Tiffany Hill Act wins final approval from Legislature

The Senate voted unanimously Monday to approve a minor change made by the House so Senate Bill 5149 will head to Gov. Jay Inslee

OLYMPIA — Another unanimous vote by the state Senate Monday (March 9) brought the final approval of the Tiffany Hill Act. Named for the 35-year-old mother of three who was murdered by her estranged husband Nov. 26 in Clark County, the law created by Senate Bill 5149 will promote the real-time electronic notification of victims of domestic violence and similar crimes when their abuser or attacker is nearby.

On March 4, the state House of Representatives joined the Senate in unanimously approving the Tiffany Hill Act. The bill’s prime sponsor is Sen. Lynda Wilson (R-Vancouver). Now that the minor change has been made by the House and confirmed by the Senate, Senate Bill 5149 will head to Gov. Jay Inslee.

Sen. Lynda Wilson, left, applauds members of "Team Tiffany" who traveled from Clark County Wednesday to witness the House of Representatives' passage of the Tiffany Hill Act. Several had testified in support of the bill as it moved through the lawmaking process. Photo courtesy of Washington State Legislature
Sen. Lynda Wilson, left, applauds members of “Team Tiffany” who traveled from Clark County Wednesday (March 4) to witness the House of Representatives’ passage of the Tiffany Hill Act. Several had testified in support of the bill as it moved through the lawmaking process. Photo courtesy of Washington State Legislature

“We’re almost there. I’ve said again and again how this bill needs to become law this year, and I’m completely confident that will happen. It’s simply a matter of putting on the finishing touches,” said Wilson on March 4.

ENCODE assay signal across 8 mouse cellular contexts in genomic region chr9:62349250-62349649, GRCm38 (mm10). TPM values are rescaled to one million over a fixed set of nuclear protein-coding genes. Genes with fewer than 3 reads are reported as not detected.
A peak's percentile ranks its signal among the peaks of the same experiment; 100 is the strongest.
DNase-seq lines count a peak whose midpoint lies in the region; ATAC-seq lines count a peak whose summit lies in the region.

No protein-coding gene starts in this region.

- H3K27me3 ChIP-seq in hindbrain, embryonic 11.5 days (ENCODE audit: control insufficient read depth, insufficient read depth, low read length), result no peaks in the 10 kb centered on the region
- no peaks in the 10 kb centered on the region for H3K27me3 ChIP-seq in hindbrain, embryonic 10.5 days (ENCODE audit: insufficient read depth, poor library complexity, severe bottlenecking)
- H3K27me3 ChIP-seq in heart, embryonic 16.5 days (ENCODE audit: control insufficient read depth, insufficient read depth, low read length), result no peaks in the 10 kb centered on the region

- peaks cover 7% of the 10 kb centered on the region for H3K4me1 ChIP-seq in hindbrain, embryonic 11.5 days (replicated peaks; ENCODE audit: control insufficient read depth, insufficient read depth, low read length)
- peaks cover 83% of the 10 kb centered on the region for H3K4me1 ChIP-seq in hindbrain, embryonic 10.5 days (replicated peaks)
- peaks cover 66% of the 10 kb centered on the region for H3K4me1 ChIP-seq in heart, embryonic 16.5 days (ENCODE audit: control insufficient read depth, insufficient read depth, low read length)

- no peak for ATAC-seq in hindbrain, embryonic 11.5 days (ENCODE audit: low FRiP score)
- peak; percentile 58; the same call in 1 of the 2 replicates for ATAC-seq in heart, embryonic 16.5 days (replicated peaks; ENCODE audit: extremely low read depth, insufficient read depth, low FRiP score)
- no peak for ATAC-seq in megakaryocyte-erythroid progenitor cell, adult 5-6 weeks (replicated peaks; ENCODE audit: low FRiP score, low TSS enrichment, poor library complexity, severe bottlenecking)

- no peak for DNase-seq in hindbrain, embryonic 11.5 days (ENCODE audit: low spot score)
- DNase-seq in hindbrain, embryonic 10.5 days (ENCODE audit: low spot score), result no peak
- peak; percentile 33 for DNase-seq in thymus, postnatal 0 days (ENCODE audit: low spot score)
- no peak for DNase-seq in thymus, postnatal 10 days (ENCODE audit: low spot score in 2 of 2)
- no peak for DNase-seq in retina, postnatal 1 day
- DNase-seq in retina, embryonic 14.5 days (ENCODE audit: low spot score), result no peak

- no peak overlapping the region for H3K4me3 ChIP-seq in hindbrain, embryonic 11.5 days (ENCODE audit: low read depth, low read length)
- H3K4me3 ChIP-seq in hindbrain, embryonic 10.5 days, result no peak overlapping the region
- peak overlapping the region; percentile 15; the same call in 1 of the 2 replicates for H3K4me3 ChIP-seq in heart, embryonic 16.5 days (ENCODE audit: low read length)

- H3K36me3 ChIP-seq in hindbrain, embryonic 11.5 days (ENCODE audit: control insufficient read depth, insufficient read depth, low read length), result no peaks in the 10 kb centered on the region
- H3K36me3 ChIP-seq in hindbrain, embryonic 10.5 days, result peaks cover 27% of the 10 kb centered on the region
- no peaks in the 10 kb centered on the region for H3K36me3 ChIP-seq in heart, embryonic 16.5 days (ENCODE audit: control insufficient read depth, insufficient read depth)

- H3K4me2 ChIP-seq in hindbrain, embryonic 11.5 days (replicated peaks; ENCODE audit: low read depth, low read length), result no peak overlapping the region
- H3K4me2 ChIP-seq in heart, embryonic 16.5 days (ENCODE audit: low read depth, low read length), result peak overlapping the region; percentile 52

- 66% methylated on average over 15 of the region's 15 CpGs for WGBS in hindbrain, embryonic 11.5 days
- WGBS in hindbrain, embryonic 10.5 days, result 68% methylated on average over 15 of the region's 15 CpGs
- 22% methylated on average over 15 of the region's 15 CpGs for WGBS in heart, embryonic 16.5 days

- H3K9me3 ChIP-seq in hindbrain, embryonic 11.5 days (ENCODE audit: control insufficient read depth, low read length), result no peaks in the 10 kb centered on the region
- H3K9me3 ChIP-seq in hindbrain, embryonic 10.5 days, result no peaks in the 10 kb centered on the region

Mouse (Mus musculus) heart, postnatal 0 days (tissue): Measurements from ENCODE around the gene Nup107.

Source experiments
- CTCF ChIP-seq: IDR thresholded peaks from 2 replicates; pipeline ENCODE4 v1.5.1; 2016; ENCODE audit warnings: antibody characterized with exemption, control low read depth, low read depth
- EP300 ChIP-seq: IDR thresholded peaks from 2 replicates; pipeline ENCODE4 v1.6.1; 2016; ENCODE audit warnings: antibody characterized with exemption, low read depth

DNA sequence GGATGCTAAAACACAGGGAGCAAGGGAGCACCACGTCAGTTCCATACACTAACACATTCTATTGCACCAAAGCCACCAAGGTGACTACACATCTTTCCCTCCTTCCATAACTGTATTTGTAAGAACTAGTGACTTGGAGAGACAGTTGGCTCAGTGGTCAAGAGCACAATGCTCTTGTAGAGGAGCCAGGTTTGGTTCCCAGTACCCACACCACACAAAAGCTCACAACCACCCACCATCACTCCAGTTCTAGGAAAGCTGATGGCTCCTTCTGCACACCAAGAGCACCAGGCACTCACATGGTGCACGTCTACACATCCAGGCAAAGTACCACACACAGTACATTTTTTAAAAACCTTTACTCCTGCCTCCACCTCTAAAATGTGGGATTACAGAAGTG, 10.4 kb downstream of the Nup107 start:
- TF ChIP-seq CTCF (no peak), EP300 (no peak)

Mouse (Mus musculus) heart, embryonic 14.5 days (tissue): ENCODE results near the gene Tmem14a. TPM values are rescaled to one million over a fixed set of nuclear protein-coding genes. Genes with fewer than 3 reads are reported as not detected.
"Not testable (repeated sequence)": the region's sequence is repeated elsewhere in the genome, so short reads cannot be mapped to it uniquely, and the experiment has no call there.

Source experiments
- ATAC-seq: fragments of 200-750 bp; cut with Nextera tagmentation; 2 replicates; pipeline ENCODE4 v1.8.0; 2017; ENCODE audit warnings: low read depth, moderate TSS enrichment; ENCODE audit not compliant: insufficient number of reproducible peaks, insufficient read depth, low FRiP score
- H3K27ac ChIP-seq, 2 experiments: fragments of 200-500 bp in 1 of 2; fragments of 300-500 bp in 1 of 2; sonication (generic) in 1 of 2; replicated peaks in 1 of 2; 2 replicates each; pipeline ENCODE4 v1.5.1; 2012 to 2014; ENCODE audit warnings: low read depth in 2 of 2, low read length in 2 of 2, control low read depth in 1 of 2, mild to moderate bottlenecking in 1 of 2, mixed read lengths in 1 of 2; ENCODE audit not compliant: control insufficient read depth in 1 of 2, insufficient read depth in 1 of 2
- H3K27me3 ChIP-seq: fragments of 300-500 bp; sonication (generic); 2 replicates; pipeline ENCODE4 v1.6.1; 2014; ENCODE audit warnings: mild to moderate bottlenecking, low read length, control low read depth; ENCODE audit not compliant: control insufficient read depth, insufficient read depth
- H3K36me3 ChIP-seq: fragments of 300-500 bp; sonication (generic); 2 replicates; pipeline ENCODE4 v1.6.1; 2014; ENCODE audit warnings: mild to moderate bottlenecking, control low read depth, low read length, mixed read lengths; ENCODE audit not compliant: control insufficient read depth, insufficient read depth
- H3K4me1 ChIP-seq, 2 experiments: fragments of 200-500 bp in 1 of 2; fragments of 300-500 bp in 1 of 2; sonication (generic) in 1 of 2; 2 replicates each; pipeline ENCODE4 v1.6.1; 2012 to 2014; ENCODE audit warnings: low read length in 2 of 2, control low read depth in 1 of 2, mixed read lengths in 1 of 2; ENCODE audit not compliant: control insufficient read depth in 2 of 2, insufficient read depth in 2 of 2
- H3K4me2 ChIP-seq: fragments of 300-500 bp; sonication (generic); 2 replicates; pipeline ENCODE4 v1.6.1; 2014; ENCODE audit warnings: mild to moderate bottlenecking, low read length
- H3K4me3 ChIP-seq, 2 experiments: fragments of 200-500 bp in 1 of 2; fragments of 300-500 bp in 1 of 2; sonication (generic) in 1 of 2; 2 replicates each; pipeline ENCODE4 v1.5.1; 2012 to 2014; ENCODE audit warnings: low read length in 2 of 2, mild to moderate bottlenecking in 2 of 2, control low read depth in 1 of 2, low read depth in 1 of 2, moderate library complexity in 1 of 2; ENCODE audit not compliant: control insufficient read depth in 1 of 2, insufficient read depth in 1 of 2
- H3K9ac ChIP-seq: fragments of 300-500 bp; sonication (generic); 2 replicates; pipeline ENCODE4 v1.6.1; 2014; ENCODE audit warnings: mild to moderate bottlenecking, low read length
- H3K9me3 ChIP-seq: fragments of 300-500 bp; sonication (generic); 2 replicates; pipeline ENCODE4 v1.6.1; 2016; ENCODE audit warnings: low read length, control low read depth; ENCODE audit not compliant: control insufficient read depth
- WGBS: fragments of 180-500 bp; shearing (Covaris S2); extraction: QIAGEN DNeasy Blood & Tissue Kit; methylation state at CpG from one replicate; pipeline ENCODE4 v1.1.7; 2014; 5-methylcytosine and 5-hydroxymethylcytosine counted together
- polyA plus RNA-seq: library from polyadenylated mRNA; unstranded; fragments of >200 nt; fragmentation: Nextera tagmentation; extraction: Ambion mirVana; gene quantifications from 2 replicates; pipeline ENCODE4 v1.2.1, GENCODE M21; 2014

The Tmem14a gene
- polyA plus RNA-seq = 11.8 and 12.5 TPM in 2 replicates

Wilson’s proposal, first introduced in 2018, would promote the use of electronic-monitoring technology to enable real-time notification of victims of domestic violence and similar crimes when their abuser or attacker is nearby. She renamed the legislation this year in honor of Hill, a 35-year-old former Marine Corps sergeant, who was fatally shot by her estranged husband Nov. 26 while parked with her mother and her three children at their elementary school in Hazel Dell.

Had the bill become law already, the technology would have alerted Hill that her abuser was close by and allowed her to take countermeasures – something the protection order she obtained from a Clark County court could not do.

“The concept is simple: when the abuser or stalker gets closer than the court allows, you get an alert on your phone. Tiffany Hill’s story makes it even easier to understand how this could benefit any number of the thousands of people who obtain restraining orders each year,” Wilson said.

SB 5149 was unanimously endorsed by the House Appropriations Committee on Saturday, setting the stage for the March 4 vote.

For more information, visit www.LyndaWilson.src.wastateleg.org

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